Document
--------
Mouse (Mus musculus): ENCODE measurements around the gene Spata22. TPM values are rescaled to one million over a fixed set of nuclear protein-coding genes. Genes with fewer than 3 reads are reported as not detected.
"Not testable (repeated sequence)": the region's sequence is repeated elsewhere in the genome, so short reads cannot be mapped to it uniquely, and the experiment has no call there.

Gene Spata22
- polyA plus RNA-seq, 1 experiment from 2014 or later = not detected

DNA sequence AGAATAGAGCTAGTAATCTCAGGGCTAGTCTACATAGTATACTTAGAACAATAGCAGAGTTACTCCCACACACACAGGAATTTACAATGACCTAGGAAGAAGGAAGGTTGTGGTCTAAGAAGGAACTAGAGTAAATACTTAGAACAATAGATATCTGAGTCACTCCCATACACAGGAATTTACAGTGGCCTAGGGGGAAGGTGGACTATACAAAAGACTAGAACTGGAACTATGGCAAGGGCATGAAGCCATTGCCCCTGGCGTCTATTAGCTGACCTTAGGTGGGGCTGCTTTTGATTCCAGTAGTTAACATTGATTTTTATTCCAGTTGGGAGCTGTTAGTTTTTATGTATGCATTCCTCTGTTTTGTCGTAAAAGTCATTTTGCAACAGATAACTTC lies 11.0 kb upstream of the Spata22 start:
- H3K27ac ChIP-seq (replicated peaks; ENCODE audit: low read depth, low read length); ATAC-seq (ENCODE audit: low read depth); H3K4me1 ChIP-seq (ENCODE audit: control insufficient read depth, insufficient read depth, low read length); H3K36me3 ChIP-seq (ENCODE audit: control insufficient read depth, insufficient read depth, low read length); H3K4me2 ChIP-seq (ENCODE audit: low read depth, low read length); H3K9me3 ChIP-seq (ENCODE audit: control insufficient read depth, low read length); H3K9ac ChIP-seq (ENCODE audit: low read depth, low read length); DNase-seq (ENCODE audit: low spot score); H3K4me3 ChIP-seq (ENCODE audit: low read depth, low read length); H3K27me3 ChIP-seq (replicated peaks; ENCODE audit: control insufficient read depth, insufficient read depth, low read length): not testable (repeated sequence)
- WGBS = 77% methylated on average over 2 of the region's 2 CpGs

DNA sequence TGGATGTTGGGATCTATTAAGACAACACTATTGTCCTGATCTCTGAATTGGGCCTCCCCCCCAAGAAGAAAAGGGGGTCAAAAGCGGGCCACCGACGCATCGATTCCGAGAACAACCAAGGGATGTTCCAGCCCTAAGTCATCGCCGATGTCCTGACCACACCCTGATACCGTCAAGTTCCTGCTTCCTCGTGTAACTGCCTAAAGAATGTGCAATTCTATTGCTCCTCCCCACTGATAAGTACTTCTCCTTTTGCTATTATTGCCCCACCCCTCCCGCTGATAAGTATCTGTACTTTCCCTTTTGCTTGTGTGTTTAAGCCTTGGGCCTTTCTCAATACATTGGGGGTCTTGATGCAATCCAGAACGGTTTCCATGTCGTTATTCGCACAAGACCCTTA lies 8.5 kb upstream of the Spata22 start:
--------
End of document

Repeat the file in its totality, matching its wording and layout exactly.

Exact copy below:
Mouse (Mus musculus): ENCODE measurements around the gene Spata22. TPM values are rescaled to one million over a fixed set of nuclear protein-coding genes. Genes with fewer than 3 reads are reported as not detected.
"Not testable (repeated sequence)": the region's sequence is repeated elsewhere in the genome, so short reads cannot be mapped to it uniquely, and the experiment has no call there.

Gene Spata22
- polyA plus RNA-seq, 1 experiment from 2014 or later = not detected

DNA sequence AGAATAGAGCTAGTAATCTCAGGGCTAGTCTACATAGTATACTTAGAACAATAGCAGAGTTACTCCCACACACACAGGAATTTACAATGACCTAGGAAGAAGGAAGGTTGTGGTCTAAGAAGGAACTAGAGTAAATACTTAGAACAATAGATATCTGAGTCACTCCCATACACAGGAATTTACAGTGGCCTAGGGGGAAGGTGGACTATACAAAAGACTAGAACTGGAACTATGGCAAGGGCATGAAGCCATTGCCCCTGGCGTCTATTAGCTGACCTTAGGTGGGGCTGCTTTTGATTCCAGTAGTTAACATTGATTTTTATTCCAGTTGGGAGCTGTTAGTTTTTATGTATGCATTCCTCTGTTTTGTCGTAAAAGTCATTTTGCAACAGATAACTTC lies 11.0 kb upstream of the Spata22 start:
- H3K27ac ChIP-seq (replicated peaks; ENCODE audit: low read depth, low read length); ATAC-seq (ENCODE audit: low read depth); H3K4me1 ChIP-seq (ENCODE audit: control insufficient read depth, insufficient read depth, low read length); H3K36me3 ChIP-seq (ENCODE audit: control insufficient read depth, insufficient read depth, low read length); H3K4me2 ChIP-seq (ENCODE audit: low read depth, low read length); H3K9me3 ChIP-seq (ENCODE audit: control insufficient read depth, low read length); H3K9ac ChIP-seq (ENCODE audit: low read depth, low read length); DNase-seq (ENCODE audit: low spot score); H3K4me3 ChIP-seq (ENCODE audit: low read depth, low read length); H3K27me3 ChIP-seq (replicated peaks; ENCODE audit: control insufficient read depth, insufficient read depth, low read length): not testable (repeated sequence)
- WGBS = 77% methylated on average over 2 of the region's 2 CpGs

DNA sequence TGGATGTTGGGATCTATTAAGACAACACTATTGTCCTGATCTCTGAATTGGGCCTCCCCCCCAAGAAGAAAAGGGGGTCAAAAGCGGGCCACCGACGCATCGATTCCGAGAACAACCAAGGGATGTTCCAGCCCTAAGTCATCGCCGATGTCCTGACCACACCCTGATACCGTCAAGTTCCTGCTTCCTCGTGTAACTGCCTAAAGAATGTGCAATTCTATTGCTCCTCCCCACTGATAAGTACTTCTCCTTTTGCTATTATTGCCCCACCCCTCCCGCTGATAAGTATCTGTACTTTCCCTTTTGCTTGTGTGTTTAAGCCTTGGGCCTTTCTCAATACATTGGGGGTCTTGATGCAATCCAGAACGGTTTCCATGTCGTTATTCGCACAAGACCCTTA lies 8.5 kb upstream of the Spata22 start: